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Environmental Impacts on Disease in Sub-Saharan Africa

Environmental Impacts on DiseaseHuman health and environmental concerns are commonly thought of and treated as unrelated issues. However, environmental degradation has an unquestionable impact on a community’s health. The United Nations Environment Program (UNEP) recently released a report underscoring this point. The UNEP finds environmental impacts on disease are especially apparent in Africa, where large numbers of people are directly reliant on natural resources. According to the World Health Organization (WHO), an estimated 35% of the total burden of disease in sub-Saharan Africa is caused by environmental hazards. For example, contaminated water and air pollution commonly cause diarrhea and respiratory issues.

Indoor Air Pollution

Indoor air pollution is one of the leading environmental impacts on disease and death in Sub-Saharan Africa. People living in extreme poverty primarily depend directly on solid fuels (i.e. biomass fuels) for their heating and cooking needs. The harmful biomass fuels such as crop waste, coal and wood cause significant air pollution, especially when burned by inefficient and poorly ventilated stoves. Biomass smoke contains thousands of health-damaging substances. These pollutants penetrate deep into the lungs and initiate the development of acute lower respiratory disease, cancer and multiple other diseases, including chronic obstructive pulmonary disease. Women and young children are at the highest exposure to the fumes and have the highest rates of mortality resulting from indoor air pollution. WHO estimates that Sub-Saharan Africa has the highest rate of indoor air pollution deaths in the world, along with parts of Southeast Asia.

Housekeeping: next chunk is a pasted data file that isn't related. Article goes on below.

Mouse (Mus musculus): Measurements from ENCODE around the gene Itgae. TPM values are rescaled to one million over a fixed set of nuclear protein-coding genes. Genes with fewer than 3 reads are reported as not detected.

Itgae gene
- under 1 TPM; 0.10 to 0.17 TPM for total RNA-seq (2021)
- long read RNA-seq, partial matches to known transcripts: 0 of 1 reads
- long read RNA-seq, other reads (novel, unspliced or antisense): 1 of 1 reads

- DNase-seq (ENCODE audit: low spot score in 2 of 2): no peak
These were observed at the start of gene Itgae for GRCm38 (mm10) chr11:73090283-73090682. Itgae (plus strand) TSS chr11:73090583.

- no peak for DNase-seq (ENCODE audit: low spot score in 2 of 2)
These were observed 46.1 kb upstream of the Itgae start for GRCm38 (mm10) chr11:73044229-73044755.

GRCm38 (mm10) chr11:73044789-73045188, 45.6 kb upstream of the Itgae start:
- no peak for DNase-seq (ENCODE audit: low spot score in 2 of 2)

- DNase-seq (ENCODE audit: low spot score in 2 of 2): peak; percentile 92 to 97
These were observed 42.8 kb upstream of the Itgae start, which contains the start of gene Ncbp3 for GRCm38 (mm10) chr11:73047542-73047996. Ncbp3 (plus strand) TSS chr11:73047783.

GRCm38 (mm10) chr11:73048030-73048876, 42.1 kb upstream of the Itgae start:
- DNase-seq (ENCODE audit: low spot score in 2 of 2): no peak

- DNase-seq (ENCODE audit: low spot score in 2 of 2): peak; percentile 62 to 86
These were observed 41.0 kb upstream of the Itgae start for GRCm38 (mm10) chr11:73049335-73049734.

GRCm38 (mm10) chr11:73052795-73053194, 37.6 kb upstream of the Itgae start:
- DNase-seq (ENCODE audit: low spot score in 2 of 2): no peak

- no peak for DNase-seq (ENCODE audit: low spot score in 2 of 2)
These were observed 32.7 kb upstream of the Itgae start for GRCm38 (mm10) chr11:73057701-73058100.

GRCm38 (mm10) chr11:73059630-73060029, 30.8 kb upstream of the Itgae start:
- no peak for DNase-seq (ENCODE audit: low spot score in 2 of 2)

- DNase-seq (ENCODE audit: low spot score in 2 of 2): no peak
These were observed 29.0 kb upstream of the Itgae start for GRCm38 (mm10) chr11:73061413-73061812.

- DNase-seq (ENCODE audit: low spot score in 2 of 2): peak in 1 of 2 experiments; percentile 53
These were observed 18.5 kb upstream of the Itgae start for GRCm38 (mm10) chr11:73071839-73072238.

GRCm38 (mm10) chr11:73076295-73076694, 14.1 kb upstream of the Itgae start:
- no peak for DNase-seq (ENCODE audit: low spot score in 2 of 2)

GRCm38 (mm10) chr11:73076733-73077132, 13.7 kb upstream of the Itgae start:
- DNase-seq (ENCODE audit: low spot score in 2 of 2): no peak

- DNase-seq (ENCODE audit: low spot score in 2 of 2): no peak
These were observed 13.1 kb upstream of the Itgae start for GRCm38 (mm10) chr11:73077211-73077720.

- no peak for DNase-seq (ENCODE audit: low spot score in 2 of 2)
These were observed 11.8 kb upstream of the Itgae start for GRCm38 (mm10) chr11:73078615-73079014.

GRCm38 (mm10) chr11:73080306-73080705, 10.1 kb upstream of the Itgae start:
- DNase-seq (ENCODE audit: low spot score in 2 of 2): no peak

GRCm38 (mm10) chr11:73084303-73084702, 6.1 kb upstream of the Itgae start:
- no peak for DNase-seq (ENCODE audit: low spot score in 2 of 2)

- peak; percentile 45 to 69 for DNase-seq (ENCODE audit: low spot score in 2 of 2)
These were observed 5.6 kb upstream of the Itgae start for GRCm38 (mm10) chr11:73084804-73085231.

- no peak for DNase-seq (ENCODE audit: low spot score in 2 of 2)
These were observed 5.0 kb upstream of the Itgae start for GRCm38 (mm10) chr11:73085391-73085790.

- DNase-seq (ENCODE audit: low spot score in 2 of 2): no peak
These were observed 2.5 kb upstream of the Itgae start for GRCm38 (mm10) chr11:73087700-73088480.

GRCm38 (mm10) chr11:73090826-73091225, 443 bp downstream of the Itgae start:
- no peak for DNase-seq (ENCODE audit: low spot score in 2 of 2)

Improving the Environment and Fighting Disease

Shifting from solid fuels to cleaner energy technologies can have a major impact on indoor air pollution levels. For instance, liquid petroleum gas (LPG), biogas and solar power generation all produce less indoor air pollution. Governments and NGOs alike should plan to help communities make this transition. However, air pollution is just one environmental concern that needs addressing.

Simple solutions to environmental concerns include safer storage of water and dangerous chemicals; these relatively cheap improvements can be highly effective in reducing disease. Ultimately, providing low-cost storage containers to urban and rural communities will result in prominent and lasting gains in health and economic development. Additionally, improving common household appliances can reduce indoor air pollution in poor communities; for example, stoves and ventilation systems often contribute to or fail to reduce indoor air pollution. Lastly, increasing education and public awareness about the environmental impacts on disease is critical; many environment-related health issues are preventable. For instance, educations can encourage mothers to keep small children away from constant contact with fires while cooking.

In Conclusion

It is imperative to address the upstream determinants of Sub-Saharan Africa’s high morbidity and mortality rates. Clean water and air are powerful preventative medicines. Implementing simple, yet effective solutions and sustainable management of natural resources is crucial to ending poverty. By helping people to treat the environment well, governments and NGOs can reduce diseases and child mortality; additionally, their work will improve maternal health and education across sub-Saharan Africa.

Samantha Johnson
Photo: Flickr